Cycling in Your Golden Years: How to Protect Your Knees

Cycling offers a host of mental and physical health benefits for seniors. In one study by the University of Birmingham, cyclists between the ages of 55 and 79 were found to have a slower loss of muscle mass, improved cholesterol levels, healthy body fat levels, preserved strength, and improved immunity compared to healthy adults who don’t exercise regularly.

Although cycling is a low-impact exercise that places minimal stress on the joints, knee pain can sometimes still be an issue for seniors. Fortunately, however, it’s possible to protect your knees and stay pain-free by maintaining proper form and avoiding common cycling mistakes.

Maintain Good Form

Maintaining good form while cycling is essential to protect your knees. Not only do stable knees result in a more powerful pedal, but they can also help prevent soreness after a ride. So, make sure to keep your knees straight while pedaling. Cycling outdoors or using a stationary bike is even included as a common part of physical therapy for dementia patients.

When looking at yourself straight-on sitting on your bike, there should be a straight line down from your thigh to your shin. If your knees are able to move or wobble at all, either outwards or inwards, the kneecap is prevented from gliding smoothly.

In turn, you risk placing stress on your cartilage and inflaming your knees — which is particularly dangerous for seniors who already may be dealing with mild osteoarthritis. So, focus on keeping your pedaling motion as straight and circular as you can.

Similarly, if you use clip-in pedals, it’s particularly important to keep the “float” of your foot position at less than 4.5 degrees, which will feel most comfortable and natural.

If, on the other hand, your legs are at too sharp an angle, you’ll end up putting too much pressure on your knees, which can result in pain.

Maintain a Decent Yet Comfortable Speed

Focus on maintaining a good yet comfortable speed as you ride. In fact, pedaling more than 80 revolutions per minute is recommended. Anything below 60 revolutions per minute, on the other hand, can actually end up being damaging to your legs and knees.

Maintaining a decent pace while cycling essentially allows you to pump your knees and legs in an easy, continual fluid motion, which prevents pain and discomfort.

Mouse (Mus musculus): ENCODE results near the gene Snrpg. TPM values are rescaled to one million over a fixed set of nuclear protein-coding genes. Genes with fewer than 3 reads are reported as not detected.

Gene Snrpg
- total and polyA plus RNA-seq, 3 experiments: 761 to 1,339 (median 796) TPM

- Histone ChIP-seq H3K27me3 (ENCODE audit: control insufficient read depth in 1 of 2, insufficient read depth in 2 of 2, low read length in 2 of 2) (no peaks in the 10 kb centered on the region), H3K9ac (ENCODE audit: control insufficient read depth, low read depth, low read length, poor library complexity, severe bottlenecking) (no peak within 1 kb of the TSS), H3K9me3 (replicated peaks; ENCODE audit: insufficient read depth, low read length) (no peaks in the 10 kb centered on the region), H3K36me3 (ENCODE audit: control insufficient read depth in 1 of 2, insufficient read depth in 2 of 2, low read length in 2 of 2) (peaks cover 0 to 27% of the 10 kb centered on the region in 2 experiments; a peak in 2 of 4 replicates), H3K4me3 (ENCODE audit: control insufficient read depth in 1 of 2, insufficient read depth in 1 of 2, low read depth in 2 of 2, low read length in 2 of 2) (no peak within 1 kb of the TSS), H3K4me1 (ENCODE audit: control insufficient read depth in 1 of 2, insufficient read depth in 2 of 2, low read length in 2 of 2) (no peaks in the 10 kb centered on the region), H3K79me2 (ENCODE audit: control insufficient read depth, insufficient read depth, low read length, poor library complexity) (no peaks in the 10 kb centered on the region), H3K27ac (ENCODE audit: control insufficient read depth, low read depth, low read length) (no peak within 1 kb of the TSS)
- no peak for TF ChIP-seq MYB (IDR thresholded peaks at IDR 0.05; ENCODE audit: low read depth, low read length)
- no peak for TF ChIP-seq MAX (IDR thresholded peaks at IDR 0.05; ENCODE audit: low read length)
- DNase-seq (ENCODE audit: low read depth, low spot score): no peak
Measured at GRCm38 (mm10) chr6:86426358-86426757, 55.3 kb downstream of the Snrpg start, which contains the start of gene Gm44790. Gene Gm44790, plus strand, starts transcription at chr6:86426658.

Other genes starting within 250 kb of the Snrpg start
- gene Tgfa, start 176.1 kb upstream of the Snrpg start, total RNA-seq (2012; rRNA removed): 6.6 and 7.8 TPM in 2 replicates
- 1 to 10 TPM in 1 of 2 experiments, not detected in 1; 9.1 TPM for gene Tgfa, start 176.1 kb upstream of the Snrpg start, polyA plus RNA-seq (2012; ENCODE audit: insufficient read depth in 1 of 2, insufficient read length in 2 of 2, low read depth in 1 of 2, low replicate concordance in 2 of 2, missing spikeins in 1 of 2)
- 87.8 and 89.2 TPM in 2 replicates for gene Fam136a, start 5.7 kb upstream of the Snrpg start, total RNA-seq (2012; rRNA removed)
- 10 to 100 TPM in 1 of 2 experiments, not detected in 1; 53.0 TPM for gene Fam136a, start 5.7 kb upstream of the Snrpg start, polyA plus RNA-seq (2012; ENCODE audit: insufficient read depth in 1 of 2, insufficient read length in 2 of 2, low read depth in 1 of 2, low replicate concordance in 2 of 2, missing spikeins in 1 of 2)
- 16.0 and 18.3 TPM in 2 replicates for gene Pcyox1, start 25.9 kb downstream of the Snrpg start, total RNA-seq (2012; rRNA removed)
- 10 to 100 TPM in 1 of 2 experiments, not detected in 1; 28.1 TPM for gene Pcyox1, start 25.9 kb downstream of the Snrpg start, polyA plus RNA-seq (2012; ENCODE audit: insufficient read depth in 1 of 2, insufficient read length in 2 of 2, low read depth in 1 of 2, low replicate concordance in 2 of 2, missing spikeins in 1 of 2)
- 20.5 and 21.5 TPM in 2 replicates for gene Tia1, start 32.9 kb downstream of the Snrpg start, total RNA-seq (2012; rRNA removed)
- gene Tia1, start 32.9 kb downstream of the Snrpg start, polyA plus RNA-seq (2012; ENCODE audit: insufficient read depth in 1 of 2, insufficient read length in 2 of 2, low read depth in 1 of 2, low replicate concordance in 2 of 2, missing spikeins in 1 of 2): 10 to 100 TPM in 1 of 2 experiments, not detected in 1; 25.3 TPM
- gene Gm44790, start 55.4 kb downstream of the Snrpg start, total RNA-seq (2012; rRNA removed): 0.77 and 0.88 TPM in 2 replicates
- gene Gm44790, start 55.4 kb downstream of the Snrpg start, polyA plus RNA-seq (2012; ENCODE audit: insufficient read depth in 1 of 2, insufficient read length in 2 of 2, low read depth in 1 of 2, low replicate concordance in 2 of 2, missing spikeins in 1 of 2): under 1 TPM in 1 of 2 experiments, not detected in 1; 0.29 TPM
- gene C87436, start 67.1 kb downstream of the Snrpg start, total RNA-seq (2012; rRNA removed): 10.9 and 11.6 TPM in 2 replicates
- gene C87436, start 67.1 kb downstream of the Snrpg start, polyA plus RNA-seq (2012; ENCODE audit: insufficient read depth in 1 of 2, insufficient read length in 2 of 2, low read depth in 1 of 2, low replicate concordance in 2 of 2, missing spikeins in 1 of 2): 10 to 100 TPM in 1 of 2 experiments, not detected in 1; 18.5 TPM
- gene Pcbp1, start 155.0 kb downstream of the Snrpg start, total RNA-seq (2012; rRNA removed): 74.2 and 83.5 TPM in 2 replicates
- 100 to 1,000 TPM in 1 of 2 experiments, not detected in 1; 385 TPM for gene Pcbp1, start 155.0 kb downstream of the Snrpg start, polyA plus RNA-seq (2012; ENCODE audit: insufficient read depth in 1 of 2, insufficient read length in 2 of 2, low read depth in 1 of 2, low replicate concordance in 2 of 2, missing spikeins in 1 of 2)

And, this doesn’t necessarily have to be difficult to achieve — simply keeping your bike in the right gear will ensure you’re not forced to pedal any quicker than you should be.


    Want the best cycling experience?
    Sign up for the latest bikes, gear, and accessories reviews out there.

    By signing up, you agree to our Privacy Policy
    and European users agree to the data transfer policy

    And, if you do find pedaling at the recommended pace is simply too taxing, fear not. An electric bike can provide you with the extra pedal assistance needed. In fact, electric bikes are a great way for seniors with mobility issues to experience the health benefits of cycling.

    Even with an electric bike, cycling can still successfully slow down the aging process without overly traumatizing your joints.

    Keep Your Seatback

    Keeping your seat back as your ride is another secret to healthy, pain-free knees. When you sit too close to the handlebars, your knees are forced to adopt a position that can end up being uncomfortable.

    So, make sure you keep enough distance between your seat and your handlebars as you ride. Similarly, if you have a long bike ride planned, consider using elastic therapeutic tape aka kinesiology tape on your knees.

    Commonly used by cyclists, the therapeutic tape is stretchy like a rubber band, clings comfortably to your joints, and provides your muscles and tendons with extra support. It can also help reduce swelling and prevent pain.

    While it’s not recommended to use therapeutic tape alone as a way of treating sore muscles and joints, it can be an effective addition to a treatment program that includes physical therapy.

    Listen to Your Body

    While no one should be pushing themselves too hard as they ride, this is especially true for seniors. So, listen to your body and stop cycling as soon as you feel any pain. Even minor knee pain now can end up spiraling into a potentially serious tear if you ignore it and carry on riding.

    If you do start to feel any pain, you can always switch to an e-bike. An e-bike gives you the freedom to still go out on bike rides while providing a much-needed break from pedaling as your body heals and recovers.

    Fun, low-impact, and kind to the joints, cycling is a great exercise for seniors. By taking extra care to protect your knees while you ride, you can stay healthy, mobile, and pain-free throughout later life.


    Some other articles you might find of interest:

    See how bike riding makes its mark among other outdoor activities:

    How Bike Riding Compares to Other Popular Outdoor Activities

    Make a bike stand on your own with these tips:

    How to Easily Build a Bike Stand – 3 Methods Compares

    Ride bike comfortably and safely with these tips:

    Best Tips for a Safer Summer Bike Rides: Ways to Stay Healthy and Clothing to Wear

    About the author
    Cycling in Your Golden Years: How to Protect Your Knees — Bike Hacks